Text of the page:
Focus Group: Contribution to the future
Two-thirds of the funds polled for this month’s Focus Group said defined contribution (DC) represents the future for pension provision. “Only DC is a true picture of pension savings,” said an Austrian fund. A UK fund added: “Defined benefit (DB) is a 20th century anachronism, when life expectancy was much shorter. The challenge is to create well-governed, efficient DC schemes, sharing or hedging risks that the member cannot afford to take.”
However, a Dutch fund disagreed: “DB delivers better results in the long run for less money.” Another Dutch fund also had doubts: “A lot needs to change before DC is an acceptable solution for pension needs.”
Fewer than 15% of respondents said DC funds are generally worse governed than DB. “Where employers have both DB and DC, my experience is that DC is typically the poor relation of the larger DB scheme,” said a UK fund.
Four in 10 respondents said individuals generally get a bad deal from for-profit DC pensions provided by banks or insurers. A UK fund said: “[They are] product-focused not outcome-focused, opaque, the charges are too high, poor customer service. What’s to like?” A Turkish fund said it is not so straightforward: “[It] depends on the fund, competition in the market and if transfers between funds are possible”.
Half of those polled said occupational DC pension schemes should prioritise simple/low-cost provision over complex/costly investment strategies. “Costly investment often does not bring the return to the system, but to the organisation,” stated an Austrian fund. A Belgian fund said: “It should be simple in the sense ‘easy to understand by the employee’, but sophisticated enough to optimise risk, return, security and cost.”
Two-thirds of respondents said a DC scheme should have two to five funds or options, while a Portuguese fund highlighted the need for “choice in terms of risk and fees”. A Dutch fund agreed this is the correct number as it would “limit complexity, while offering different ambitions for different age groups and meet the individual needs of participants”. One-in-five funds said there should be over five fund options, and only 7% said there should be one default fund option. A further 7% said it made no difference.
Just over half of respondents agreed that designing appropriate investment strategies, such as lifecycle, can reduce investment risk for DC members. The same number said designing risk-sharing mechanisms for specific risks, such as longevity and inflation, is the answer.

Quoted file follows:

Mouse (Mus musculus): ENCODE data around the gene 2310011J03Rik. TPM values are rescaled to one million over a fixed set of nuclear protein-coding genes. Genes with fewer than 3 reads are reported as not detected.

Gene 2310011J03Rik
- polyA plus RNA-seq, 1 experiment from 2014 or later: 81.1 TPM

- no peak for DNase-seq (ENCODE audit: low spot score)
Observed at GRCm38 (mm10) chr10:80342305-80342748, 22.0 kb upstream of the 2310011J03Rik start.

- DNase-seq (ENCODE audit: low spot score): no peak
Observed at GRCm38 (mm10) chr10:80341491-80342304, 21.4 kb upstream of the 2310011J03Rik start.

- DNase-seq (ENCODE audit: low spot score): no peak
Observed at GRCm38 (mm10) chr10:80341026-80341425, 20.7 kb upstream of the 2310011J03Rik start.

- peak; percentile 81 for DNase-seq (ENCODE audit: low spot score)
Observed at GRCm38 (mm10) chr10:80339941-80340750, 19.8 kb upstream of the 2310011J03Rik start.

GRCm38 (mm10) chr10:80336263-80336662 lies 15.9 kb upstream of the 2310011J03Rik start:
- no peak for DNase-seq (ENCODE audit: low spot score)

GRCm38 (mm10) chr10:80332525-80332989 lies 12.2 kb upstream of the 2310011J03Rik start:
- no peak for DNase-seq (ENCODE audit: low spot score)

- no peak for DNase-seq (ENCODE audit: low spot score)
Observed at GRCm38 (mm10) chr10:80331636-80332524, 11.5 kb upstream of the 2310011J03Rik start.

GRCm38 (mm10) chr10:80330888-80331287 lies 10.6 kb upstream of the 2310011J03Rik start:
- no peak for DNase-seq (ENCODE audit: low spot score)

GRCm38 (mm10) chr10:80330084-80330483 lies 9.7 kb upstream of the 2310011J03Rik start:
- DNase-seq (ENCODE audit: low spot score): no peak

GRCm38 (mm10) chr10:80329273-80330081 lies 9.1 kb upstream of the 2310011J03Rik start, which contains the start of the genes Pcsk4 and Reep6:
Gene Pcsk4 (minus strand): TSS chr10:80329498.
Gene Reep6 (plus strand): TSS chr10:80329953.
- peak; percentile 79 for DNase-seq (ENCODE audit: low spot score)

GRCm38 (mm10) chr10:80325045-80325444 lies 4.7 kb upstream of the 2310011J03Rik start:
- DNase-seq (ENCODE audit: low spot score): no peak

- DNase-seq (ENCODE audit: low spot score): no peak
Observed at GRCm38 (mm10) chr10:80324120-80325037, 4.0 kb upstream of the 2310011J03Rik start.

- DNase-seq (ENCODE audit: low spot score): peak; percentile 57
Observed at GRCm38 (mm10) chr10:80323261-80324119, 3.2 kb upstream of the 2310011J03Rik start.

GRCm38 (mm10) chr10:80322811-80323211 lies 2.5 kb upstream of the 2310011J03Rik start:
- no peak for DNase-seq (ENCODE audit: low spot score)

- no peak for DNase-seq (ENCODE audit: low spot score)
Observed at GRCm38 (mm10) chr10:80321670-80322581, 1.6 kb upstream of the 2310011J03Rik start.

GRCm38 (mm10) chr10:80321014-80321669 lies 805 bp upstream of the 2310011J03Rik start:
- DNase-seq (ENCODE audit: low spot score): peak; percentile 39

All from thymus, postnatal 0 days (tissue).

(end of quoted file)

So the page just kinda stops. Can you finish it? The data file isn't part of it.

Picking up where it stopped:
Some 36% suggested focusing on post-retirement solutions, 31% favoured optimising governance to maximise efficiency of investment strategies, and 29% suggested finding ways to share a degree of risk with sponsors.
Half of respondents said a DC fund should be free to determine its own communication strategy. A UK fund commented: “It needs to be able to reflect the culture of its business, the profile of its membership/employees and its rationale for offering a retirement savings vehicle.” A Spanish fund had the opposite view, saying it could cause “a distortion of the information or the information policy”.
A quarter of respondents welcomed the EU’s plan to create Europe-wide personal pensions, while a further quarter opposed the plan. “The differences among the systems are too big to be put into one system,” said an Austrian fund.
There are varying views on what single thing could be done better in the provision of DC pensions. “[They] need to educate members on the projected outcome they can expect from their DC scheme,” said an Irish scheme. “This should allow members to decide if they should make extra contributions in order to improve projected outcomes.”
A UK fund put it plainly: “Embrace DC and freedom of choice as the new world (DB should not be on some retrospective pedestal) and stop treating members as idiots who need to be protected from themselves.”
Just under half of those polled are responsible for pure DC or equivalent pension funds, 55% for traditional DB, 29% for hybrid DB/DC and 10% for others. Of those responsible for DB and DC funds, 31% spend more time on DB, 19% more time on DC and 7% an equal amount on each.